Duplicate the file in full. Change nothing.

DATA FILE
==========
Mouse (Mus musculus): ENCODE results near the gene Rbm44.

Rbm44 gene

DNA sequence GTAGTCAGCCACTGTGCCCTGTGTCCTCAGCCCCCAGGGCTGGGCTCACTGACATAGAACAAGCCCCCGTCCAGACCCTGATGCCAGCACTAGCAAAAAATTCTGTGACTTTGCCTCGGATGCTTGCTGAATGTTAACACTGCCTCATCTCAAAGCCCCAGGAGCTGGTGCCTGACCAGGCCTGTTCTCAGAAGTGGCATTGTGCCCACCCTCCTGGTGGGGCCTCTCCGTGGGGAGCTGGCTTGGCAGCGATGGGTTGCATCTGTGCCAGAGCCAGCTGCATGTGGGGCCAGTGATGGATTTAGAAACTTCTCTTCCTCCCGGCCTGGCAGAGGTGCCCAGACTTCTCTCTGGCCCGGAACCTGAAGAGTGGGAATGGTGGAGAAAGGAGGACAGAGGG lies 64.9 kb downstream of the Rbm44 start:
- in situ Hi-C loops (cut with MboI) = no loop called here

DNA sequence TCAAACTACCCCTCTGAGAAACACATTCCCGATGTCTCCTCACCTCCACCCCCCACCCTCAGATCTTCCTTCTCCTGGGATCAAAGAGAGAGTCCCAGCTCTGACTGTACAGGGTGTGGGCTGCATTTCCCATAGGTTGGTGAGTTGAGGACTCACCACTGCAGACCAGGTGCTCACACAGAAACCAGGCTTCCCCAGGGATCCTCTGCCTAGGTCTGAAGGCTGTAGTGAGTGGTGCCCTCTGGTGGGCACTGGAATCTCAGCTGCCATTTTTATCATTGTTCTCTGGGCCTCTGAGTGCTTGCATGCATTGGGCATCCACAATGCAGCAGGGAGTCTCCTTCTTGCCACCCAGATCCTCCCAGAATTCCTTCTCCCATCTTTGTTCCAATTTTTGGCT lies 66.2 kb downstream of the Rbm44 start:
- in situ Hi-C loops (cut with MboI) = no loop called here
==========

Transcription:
Mouse (Mus musculus): ENCODE results near the gene Rbm44.

Rbm44 gene

DNA sequence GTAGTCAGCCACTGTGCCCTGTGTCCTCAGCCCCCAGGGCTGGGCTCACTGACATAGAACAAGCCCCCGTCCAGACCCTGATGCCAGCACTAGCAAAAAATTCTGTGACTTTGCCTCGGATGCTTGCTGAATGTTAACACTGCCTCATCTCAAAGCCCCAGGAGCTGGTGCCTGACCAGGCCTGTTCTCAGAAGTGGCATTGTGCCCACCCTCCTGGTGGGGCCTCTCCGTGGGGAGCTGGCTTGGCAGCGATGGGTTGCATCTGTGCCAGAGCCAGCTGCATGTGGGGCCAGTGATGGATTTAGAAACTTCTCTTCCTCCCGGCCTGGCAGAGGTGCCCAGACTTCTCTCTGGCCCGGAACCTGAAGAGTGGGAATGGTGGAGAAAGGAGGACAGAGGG lies 64.9 kb downstream of the Rbm44 start:
- in situ Hi-C loops (cut with MboI) = no loop called here

DNA sequence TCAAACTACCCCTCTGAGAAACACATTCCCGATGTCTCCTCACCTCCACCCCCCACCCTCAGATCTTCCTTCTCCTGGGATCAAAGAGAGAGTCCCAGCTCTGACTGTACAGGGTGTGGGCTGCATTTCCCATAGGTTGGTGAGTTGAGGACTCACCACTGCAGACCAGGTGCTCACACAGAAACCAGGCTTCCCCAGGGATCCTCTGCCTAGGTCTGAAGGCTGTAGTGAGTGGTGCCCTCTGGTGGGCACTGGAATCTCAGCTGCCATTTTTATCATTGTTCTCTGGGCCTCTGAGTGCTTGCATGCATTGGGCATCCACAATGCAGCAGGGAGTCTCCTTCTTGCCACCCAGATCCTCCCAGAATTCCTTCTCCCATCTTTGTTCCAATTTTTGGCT lies 66.2 kb downstream of the Rbm44 start:
- in situ Hi-C loops (cut with MboI) = no loop called here